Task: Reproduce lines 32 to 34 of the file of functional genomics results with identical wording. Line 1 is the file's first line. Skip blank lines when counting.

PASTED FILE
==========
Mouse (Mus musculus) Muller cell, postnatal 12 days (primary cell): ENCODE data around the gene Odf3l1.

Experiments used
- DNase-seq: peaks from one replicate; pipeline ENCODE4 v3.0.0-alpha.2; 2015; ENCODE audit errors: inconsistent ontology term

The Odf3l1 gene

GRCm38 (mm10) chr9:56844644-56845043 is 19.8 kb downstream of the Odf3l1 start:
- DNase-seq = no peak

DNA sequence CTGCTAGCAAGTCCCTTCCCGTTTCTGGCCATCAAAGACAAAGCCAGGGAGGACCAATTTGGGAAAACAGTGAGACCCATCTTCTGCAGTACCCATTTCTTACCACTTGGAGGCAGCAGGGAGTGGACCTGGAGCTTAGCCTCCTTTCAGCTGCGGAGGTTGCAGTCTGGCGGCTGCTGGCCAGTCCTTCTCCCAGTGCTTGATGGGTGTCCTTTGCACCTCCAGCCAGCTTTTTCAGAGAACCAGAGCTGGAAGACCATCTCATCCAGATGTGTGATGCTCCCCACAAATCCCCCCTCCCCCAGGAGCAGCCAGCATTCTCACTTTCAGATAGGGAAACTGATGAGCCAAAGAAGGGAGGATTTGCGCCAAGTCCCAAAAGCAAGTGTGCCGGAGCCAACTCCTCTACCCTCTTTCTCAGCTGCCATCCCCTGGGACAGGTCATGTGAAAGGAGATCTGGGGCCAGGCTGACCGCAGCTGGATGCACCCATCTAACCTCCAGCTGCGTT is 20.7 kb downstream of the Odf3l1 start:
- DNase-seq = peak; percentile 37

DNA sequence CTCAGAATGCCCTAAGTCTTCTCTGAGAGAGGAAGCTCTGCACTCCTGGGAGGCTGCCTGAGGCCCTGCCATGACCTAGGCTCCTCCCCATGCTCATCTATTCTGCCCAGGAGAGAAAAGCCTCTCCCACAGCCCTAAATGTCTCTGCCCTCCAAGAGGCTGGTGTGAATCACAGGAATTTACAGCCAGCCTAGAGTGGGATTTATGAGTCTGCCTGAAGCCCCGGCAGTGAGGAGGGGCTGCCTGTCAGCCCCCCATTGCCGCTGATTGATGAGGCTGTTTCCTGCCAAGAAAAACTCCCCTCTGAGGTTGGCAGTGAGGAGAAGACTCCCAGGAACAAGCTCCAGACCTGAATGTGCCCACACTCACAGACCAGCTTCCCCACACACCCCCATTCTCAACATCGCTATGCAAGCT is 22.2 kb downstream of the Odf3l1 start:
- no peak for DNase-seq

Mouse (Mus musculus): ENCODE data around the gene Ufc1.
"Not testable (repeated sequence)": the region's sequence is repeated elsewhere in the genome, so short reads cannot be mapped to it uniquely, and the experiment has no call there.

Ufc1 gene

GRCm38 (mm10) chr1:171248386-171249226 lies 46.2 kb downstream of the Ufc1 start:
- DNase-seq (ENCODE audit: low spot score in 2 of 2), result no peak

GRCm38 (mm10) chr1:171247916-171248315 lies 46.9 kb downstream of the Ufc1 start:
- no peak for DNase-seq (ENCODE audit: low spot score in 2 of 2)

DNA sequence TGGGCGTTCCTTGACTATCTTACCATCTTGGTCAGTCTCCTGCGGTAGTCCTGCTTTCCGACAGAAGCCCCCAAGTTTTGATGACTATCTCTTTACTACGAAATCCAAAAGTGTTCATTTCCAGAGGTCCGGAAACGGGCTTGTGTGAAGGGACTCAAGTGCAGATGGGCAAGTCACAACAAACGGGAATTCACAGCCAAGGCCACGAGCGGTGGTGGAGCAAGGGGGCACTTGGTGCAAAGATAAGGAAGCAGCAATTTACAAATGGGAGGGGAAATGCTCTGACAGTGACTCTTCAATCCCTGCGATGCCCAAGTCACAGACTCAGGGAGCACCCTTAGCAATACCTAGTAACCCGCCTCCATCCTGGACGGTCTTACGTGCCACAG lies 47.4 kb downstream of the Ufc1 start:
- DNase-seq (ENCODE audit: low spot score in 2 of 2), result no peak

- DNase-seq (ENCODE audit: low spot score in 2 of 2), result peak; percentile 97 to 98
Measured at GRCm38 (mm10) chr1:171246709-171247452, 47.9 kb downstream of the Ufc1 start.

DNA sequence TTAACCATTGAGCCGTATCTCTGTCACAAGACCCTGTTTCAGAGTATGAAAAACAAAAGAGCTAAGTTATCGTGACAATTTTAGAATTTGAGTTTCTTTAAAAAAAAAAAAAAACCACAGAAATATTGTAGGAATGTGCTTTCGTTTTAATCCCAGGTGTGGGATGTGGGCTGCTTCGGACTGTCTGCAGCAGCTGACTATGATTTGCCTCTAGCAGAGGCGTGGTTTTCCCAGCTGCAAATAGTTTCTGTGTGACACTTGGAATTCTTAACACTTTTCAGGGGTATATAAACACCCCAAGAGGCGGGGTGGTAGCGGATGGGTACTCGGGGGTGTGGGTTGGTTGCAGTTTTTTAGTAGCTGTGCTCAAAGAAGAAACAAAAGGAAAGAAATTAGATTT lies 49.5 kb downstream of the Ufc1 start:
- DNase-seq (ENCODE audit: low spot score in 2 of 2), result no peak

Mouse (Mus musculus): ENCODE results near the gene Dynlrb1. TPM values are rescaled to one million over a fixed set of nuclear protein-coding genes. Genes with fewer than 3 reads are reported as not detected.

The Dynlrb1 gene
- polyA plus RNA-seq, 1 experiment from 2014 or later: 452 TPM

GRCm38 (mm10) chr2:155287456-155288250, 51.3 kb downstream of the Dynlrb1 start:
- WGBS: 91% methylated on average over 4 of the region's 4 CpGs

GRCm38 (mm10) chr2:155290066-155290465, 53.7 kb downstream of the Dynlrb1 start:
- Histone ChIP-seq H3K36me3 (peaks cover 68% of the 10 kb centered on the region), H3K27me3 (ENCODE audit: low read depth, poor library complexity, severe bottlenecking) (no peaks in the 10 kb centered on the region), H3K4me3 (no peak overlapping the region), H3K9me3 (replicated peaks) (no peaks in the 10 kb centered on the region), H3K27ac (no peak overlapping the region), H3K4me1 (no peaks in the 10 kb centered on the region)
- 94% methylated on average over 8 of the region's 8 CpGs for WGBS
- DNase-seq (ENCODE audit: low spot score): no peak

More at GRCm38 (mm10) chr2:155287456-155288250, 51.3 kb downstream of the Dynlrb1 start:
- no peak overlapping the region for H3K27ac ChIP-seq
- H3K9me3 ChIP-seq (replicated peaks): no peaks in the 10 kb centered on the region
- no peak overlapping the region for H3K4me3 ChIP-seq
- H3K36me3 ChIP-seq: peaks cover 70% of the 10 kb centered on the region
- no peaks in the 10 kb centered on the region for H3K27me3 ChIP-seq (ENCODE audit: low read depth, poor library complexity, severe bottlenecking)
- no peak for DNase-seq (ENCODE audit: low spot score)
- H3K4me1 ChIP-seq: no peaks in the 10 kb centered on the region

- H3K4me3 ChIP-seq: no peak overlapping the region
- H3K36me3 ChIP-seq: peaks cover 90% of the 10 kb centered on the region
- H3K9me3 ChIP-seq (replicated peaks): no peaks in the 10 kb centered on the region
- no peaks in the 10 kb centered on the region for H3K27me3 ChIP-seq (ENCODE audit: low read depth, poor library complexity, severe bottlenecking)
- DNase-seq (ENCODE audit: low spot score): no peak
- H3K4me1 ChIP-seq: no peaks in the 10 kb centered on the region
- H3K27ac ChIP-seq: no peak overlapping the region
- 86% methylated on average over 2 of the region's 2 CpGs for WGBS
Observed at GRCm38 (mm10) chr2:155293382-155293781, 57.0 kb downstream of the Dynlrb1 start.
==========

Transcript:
- DNase-seq (ENCODE audit: low spot score): no peak

More at GRCm38 (mm10) chr2:155287456-155288250, 51.3 kb downstream of the Dynlrb1 start:
- no peak overlapping the region for H3K27ac ChIP-seq